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I'm working through "How to think like a mathematician" for uni and there is this part of a question:

Rewrite the following as 'if ..., then ...' statements:
...
(d) Regular work is not necessary to pass the course.

so my first instinct is to say: "If the course is passed then regular work might have been done" but that just feels messy and I can't really translate that into symbols i.e. A implies B

I was thinking that I could exploit the nature of the implies: "If regular work is done then the course is passed" but I am not sure if that is entirely equivalent, and just cheesing the question.

There aren't any solutions in the book and the online ones don't have this section in them.

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I would write it as $¬(A\implies B)$.

Where $A$ means the course was passed and $B$ implies regular work was done.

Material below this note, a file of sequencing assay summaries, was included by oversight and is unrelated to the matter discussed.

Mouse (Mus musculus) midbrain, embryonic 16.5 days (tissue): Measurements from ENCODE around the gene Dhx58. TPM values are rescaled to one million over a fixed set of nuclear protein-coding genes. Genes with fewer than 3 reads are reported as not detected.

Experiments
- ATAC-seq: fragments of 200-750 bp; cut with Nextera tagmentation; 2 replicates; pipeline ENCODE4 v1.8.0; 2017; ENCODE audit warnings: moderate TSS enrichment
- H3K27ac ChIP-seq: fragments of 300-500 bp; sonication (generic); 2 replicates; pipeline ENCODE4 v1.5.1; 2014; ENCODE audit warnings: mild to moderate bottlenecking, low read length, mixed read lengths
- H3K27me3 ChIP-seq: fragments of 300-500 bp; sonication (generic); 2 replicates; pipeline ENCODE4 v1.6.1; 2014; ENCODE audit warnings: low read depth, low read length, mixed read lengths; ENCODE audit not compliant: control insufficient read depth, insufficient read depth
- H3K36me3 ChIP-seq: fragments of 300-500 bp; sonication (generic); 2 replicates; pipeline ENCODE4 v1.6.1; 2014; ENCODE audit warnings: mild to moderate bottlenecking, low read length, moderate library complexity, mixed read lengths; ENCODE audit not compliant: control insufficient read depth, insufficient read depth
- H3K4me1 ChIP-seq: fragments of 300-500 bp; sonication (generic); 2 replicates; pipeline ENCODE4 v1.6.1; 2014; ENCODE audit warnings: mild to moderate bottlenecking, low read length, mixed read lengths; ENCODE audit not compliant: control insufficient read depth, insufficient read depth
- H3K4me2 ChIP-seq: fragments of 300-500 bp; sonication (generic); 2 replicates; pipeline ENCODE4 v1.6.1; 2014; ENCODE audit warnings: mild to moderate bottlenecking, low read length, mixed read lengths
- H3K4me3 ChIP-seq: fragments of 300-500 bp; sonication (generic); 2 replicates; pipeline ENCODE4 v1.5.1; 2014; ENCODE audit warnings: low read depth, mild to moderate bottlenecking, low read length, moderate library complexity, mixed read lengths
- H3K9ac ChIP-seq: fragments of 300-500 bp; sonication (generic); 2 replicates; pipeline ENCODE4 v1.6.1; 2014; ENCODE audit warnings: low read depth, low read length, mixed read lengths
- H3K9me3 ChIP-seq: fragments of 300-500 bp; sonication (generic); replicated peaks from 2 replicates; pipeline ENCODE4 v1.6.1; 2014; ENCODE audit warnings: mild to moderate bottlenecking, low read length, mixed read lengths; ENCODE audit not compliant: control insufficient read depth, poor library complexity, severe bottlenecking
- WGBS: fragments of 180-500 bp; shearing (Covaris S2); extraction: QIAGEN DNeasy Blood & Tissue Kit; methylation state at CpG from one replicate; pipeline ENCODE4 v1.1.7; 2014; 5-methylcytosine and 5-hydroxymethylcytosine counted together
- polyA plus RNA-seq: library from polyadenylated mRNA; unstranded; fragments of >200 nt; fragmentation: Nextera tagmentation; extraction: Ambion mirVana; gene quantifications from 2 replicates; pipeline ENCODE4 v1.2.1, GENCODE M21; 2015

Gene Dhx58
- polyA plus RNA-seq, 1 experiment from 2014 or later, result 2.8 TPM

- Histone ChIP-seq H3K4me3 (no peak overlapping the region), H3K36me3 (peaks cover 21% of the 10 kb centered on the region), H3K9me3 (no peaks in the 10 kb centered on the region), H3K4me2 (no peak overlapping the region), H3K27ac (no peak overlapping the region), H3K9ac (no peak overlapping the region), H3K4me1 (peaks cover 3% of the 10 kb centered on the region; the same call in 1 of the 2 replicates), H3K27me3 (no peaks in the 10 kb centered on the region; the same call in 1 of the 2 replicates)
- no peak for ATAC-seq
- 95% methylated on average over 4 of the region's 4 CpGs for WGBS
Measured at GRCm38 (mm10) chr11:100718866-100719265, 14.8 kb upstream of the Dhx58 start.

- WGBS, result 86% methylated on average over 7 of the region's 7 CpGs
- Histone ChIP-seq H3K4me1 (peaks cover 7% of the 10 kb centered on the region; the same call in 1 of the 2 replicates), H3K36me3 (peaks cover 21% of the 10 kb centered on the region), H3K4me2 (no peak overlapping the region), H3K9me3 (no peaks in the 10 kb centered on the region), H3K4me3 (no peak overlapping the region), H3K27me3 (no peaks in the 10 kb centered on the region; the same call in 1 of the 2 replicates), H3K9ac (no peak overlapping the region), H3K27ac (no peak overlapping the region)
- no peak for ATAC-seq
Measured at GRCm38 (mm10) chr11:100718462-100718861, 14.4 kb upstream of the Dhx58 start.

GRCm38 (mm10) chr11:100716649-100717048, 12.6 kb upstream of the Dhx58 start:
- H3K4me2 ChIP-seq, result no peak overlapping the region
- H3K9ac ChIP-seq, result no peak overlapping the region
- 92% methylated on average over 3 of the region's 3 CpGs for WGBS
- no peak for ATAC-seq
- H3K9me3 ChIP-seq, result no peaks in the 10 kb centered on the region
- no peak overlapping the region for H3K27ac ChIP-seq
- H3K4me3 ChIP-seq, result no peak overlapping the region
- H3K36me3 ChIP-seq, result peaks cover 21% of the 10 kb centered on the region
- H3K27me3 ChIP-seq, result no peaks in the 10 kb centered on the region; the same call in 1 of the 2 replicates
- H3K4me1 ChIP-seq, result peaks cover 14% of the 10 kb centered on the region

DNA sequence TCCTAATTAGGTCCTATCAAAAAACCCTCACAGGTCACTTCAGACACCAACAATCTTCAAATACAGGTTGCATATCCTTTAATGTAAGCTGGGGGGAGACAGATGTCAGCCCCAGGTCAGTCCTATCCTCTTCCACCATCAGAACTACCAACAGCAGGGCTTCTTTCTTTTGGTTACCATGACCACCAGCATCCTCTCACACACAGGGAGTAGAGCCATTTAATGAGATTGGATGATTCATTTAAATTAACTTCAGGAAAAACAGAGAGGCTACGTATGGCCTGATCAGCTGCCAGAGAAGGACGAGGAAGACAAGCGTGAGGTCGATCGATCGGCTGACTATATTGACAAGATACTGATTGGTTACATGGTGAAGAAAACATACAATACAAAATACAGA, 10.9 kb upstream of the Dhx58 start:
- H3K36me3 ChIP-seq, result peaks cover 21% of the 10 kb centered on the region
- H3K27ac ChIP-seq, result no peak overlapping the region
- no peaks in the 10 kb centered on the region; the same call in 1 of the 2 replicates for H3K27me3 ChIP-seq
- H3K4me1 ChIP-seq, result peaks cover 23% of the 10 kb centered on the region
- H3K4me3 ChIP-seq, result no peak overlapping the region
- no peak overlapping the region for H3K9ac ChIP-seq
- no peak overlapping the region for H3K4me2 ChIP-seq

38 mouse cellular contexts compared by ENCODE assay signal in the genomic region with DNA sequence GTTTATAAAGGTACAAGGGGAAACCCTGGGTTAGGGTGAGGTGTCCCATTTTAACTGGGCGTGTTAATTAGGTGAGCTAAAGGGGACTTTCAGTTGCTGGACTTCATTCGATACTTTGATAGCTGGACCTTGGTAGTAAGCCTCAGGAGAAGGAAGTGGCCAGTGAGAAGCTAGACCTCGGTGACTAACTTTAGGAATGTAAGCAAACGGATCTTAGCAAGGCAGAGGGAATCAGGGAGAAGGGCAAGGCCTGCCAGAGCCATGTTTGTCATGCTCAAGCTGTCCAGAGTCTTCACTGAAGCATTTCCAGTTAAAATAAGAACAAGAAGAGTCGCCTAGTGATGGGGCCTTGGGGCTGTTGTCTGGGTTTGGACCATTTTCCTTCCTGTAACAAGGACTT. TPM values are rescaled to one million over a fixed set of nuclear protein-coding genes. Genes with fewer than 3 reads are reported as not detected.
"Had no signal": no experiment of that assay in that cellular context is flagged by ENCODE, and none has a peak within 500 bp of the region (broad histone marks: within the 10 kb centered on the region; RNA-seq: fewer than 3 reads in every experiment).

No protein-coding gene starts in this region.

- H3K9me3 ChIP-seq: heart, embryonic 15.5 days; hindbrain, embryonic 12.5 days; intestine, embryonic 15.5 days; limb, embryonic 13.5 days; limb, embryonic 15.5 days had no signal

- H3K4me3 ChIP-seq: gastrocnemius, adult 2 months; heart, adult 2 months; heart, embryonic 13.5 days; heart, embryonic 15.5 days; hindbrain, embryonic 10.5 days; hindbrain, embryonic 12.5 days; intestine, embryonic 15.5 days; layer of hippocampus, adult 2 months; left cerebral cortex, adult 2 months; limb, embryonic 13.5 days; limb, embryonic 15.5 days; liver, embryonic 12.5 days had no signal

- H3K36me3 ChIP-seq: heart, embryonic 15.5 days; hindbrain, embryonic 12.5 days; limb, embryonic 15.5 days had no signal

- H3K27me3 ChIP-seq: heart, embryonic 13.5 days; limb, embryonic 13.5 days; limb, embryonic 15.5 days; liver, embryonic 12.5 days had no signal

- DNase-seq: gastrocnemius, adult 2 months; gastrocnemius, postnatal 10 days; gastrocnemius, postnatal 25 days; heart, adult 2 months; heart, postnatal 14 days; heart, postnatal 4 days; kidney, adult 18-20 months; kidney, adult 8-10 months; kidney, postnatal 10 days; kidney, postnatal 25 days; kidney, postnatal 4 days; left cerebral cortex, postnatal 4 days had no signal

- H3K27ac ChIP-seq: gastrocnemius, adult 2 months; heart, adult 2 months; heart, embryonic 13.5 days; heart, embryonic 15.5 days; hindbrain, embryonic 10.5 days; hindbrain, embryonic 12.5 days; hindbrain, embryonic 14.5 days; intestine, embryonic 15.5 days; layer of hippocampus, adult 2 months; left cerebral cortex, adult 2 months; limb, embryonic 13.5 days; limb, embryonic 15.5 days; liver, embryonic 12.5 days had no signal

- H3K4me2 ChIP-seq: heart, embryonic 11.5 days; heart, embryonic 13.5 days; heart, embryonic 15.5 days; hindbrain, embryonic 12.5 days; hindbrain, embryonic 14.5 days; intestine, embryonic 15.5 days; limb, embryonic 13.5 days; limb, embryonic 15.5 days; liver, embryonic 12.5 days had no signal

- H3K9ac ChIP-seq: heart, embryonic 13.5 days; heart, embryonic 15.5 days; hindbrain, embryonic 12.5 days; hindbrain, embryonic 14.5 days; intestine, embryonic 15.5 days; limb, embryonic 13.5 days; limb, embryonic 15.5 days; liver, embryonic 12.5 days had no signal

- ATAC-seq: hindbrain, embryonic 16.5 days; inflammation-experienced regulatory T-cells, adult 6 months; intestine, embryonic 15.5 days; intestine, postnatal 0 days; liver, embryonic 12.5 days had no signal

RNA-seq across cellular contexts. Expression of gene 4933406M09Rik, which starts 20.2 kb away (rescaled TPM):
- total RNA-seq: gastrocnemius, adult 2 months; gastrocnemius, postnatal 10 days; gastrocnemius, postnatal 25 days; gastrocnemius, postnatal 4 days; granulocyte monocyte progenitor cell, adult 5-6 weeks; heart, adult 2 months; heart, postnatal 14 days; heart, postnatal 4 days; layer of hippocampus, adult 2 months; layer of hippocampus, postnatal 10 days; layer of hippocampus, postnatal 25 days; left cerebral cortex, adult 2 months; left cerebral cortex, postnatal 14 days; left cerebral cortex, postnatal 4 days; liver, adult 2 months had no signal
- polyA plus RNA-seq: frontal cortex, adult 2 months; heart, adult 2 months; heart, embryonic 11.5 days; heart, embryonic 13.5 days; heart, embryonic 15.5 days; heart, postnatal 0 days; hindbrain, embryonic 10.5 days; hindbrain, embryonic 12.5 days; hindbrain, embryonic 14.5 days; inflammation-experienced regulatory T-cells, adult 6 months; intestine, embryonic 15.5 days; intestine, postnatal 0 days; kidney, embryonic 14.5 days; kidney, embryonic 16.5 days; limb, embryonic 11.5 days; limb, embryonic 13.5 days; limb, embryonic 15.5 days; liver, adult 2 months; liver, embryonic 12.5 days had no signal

Notice that $A\implies B$ means that regular work is needed to pass the course.

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  • $\begingroup$ PS: mathematicians don't work like that, you might be confusing mathematicians with robots. $\endgroup$ – Jorge Fernández Hidalgo Aug 28 '16 at 17:45
  • $\begingroup$ I'm doing computer science so... $\endgroup$ – Cjen1 Aug 28 '16 at 17:46
  • $\begingroup$ makes sense${}{}{}{}{}{}$ $\endgroup$ – Jorge Fernández Hidalgo Aug 28 '16 at 17:50
  • $\begingroup$ Sorry took me a while to work through your answer, truthfully this is the first day I've actually delved into logic in any formal sense $\endgroup$ – Cjen1 Aug 28 '16 at 17:54
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Let $p$ be course was passed, and $q$ be regular work was done.

The statement "regular work is not necessary to pass the course" means that knowing that the course was passed doesn't say anything about whether regular work was done.

$\neg (p \rightarrow q)$ is not equivalent to that. It says that if $p$ is true and $q$ is true (you pass the course and you did regular work) then the whole thing becomes false.

I think $p \rightarrow (q \lor \neg q$) would be a better expression.

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